Movie Review: Your Friends List is Awash in “People You May Know”


The impersonal, easily-hoaxed nature of our digital existence is lightly sent up in “People You May Know,” a romance set in the age of Google.

It’s a Facebook/Snapchat/Twitter zeitgeist film built around “What can we really know about a person when it’s so easy to fake us out?” It benefits from a smart, sassy script and winning performances from assorted pretty young things who star in it.

Jed, our 30ish hipster hero (Nick Thune) is a photo editor par excellence, a master at manipulating images, and doing it on deadline.

“Standard six-pack,” one editor begs, of a swimsuit model whose ad photos don’t quite measure up. “Blue eyes instead of green…And I need his junk to be bigger.”

Jed can accommodate that. His roomy, pricey New York loft suggests he’s the best at it.

But thinking of dating him? That could be tricky. He’s invisible online. “I never saw the point” of Facebook, Twitter, Instagram, etc.

So he takes a tentative first step or two. And since his hobby is ingeniously inserting himself into other’s images — he has a studio, a high-end camera and all the shading, shaping, manipulating software in the world at his disposal — he parks himself in a few pictures he finds online.

One of them is of the pop star (and scandal-magnet) Usher Raymond. Jed makes himself Usher’s running mate during a wild Vegas weekend in one shot. And Instagram blows up.

That’s when the icy beauty he sees each day at the coffee shop, Tasha (Halston Sage) finally notices him. She’s already observed that he’s “a gentleman.” But now, as a social media marketer — part of a company that uses “influencers” to sell things via hashtags, product placement and being in the most marketable place at the right time — she sees Nice Guy Jed as a way of proving something to her boss (Carly Chaikin).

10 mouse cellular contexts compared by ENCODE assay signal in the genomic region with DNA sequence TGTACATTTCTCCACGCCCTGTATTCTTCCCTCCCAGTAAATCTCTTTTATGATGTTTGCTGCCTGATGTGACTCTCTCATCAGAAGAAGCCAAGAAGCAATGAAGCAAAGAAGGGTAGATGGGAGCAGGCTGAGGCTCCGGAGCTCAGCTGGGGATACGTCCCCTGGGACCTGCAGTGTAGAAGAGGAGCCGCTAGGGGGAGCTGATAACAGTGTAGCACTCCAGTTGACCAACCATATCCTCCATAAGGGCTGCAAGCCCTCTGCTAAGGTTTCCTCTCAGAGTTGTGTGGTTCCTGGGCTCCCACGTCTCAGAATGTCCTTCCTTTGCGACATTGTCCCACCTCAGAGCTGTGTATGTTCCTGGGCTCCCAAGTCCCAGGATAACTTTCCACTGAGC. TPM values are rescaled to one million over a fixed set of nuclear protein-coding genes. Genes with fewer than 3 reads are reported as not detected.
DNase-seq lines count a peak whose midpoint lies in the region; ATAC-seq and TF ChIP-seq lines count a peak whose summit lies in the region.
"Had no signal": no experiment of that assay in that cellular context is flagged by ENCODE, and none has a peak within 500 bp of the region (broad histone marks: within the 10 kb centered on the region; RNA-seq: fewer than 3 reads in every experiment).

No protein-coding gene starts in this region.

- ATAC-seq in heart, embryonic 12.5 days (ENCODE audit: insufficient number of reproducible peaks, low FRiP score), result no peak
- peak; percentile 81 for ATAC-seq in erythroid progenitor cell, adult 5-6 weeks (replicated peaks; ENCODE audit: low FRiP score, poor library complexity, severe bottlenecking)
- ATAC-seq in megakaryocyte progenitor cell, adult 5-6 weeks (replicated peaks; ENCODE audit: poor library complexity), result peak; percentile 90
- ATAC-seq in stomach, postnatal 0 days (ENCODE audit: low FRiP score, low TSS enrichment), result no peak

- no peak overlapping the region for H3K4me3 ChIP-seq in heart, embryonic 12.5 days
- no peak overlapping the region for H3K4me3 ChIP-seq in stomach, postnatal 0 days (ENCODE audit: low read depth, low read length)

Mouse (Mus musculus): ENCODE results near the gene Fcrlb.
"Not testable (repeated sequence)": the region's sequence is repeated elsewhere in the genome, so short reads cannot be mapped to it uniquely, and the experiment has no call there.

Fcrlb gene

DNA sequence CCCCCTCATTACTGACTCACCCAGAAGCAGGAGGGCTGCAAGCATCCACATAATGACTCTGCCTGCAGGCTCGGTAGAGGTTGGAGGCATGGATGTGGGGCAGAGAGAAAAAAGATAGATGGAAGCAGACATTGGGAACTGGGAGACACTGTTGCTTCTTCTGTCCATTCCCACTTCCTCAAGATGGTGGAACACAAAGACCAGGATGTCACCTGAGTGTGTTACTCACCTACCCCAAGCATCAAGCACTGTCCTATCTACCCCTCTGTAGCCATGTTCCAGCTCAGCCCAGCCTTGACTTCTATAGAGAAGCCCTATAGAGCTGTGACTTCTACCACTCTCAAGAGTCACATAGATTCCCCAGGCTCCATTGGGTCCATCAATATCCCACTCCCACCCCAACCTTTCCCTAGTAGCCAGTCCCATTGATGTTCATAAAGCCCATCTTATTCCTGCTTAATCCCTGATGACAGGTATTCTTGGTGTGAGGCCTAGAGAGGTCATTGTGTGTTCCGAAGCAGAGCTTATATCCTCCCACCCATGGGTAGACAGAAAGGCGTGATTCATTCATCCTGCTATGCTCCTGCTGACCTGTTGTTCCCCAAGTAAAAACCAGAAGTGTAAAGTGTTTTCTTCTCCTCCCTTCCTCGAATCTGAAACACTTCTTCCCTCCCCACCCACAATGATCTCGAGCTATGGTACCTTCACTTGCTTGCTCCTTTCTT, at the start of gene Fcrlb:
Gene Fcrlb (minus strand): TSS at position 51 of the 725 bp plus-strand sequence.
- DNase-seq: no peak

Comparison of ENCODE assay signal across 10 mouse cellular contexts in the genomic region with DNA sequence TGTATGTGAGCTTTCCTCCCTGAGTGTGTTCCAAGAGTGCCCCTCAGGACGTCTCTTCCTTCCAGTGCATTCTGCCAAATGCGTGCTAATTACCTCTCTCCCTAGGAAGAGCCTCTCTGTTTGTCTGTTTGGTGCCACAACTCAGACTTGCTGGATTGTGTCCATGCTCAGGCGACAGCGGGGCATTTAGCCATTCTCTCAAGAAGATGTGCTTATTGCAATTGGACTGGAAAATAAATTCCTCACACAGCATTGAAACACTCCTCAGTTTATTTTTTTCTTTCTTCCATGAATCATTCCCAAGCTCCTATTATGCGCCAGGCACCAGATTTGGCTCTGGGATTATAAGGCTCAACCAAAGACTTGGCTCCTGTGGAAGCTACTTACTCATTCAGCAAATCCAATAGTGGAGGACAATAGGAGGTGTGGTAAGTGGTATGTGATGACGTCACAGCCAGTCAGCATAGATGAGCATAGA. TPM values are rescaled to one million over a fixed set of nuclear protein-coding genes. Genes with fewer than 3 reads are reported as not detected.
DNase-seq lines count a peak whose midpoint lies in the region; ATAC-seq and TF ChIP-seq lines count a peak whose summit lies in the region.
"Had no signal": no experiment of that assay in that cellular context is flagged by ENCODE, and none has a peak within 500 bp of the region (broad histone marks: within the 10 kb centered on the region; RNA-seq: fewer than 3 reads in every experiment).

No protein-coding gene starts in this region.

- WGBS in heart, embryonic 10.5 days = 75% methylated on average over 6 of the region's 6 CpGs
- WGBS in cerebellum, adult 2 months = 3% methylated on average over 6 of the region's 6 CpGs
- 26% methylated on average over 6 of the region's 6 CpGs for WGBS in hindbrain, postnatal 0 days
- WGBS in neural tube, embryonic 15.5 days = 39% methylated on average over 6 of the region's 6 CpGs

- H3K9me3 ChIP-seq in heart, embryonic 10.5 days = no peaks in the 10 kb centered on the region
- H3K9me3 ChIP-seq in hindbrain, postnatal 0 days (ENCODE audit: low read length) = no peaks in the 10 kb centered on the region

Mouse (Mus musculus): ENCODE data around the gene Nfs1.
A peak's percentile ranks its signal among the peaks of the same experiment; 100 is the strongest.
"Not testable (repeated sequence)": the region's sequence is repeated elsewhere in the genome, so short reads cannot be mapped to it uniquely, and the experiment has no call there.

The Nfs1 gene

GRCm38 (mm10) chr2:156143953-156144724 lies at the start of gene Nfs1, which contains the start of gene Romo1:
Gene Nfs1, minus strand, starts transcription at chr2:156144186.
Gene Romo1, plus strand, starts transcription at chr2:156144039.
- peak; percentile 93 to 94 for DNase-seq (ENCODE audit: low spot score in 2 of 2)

Tasha will turn Jed into a phenomenon.

“I’m interested in celebritization.”

Meanwhile, there’s this frustrated actress Jed used to pine for. Franky (Kaily Smith Westbrook) settled for a suburban, married life as a realtor, with community theater on the side. She’s unhappy about what she gave up. And when a one-time acting colleague and party girl (Gillian Alexy) drags her back to the city for a party a new “influencer” like Jed is parked in, they reconnect.

Writer-director Sherwin Shilati peoples “People” with a modeling agency of beautiful young actors, from Thune (“Dave Made a Maze”) and that born-to-play-a-mean-girl-blonde, Sage ( “Before I Fall”), to Westbrook, Chaikin (“Mr. Robot”), Ian Harding (as Franky’s husband) and Nicholas Rutherford, who plays Jed’s snarky-funny Gay Best Friend, the one who advises him to “Clooney Charm” this woman as “I’m your closest friend, you are NOT that exciting” as he is teaching him the pleasures of “Rifting” (playing the VR game Oculus Rift).

The far darker “Ingrid Goes West” (starring the Princess of Dark Comedy, Aubrey Plaza) covered some of the same ground, people creating “virtual lives” that overshadow their real ones. Jed’s tech-savvy Luddite is a forlorn observer of a lonely city made even lonelier by people’s social media/smart-phone fixation.


Millennials makes sharp observations about being the last generation to straddle the analog/digital divide, how one cannot date someone “without Googling him,” and the depressing pressure that Facebook and Instagram create, assuring everyone that you’re having a better time than you are, that your life is more fun that theirs.

All those baby pictures, humbragging about “vacations in Bali.”

“Don’t forget all those marathons people are running.”

The film’s hipsters profess a nostalgia for the way things were before smart phones, which can grate. Sentiment is unseemly in the young. The conveniently failing marriage bit sours the picture in ways that only serve the plot. And while there are laughs and tart observations, it doesn’t have the satiric punch the material demands (which “Ingrid Goes West” delivered).

But Shilati, working from a Michael Mohan story, has fired another warning shot across a disconnected, undiscriminating culture’s bow about the pitfalls of all this connectivity, creating all this “relative deprivation” (envy) as it magnifies our loneliness.


MPAA Rating: unrated, with adult situations, profanity

Cast: Nick Thune, Halston Sage, Kaily Smith Westbrook, Nicholas Rutherford, Carly Chaikin

Credits:Written and directed by Sherwin Shilati. An Orcharard release.

Running time: 1:32

About Roger Moore

Movie Critic, formerly with McClatchy-Tribune News Service, Orlando Sentinel, published in Spin Magazine, The World and now published here, Orlando Magazine, Autoweek Magazine
This entry was posted in Reviews, previews, profiles and movie news. Bookmark the permalink.